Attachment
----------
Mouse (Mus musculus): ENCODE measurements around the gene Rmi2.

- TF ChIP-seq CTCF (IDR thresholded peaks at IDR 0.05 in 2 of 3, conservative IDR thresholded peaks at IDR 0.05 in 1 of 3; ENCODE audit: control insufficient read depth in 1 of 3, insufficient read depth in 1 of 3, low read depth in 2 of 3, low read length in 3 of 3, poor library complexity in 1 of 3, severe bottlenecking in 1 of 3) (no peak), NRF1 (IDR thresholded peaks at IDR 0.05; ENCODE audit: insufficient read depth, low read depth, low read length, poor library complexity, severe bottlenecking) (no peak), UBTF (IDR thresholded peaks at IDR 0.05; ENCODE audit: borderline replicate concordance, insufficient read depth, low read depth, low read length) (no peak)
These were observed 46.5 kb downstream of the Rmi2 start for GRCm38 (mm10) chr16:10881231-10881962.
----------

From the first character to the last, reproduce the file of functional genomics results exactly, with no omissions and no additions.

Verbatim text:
Mouse (Mus musculus): ENCODE measurements around the gene Rmi2.

- TF ChIP-seq CTCF (IDR thresholded peaks at IDR 0.05 in 2 of 3, conservative IDR thresholded peaks at IDR 0.05 in 1 of 3; ENCODE audit: control insufficient read depth in 1 of 3, insufficient read depth in 1 of 3, low read depth in 2 of 3, low read length in 3 of 3, poor library complexity in 1 of 3, severe bottlenecking in 1 of 3) (no peak), NRF1 (IDR thresholded peaks at IDR 0.05; ENCODE audit: insufficient read depth, low read depth, low read length, poor library complexity, severe bottlenecking) (no peak), UBTF (IDR thresholded peaks at IDR 0.05; ENCODE audit: borderline replicate concordance, insufficient read depth, low read depth, low read length) (no peak)
These were observed 46.5 kb downstream of the Rmi2 start for GRCm38 (mm10) chr16:10881231-10881962.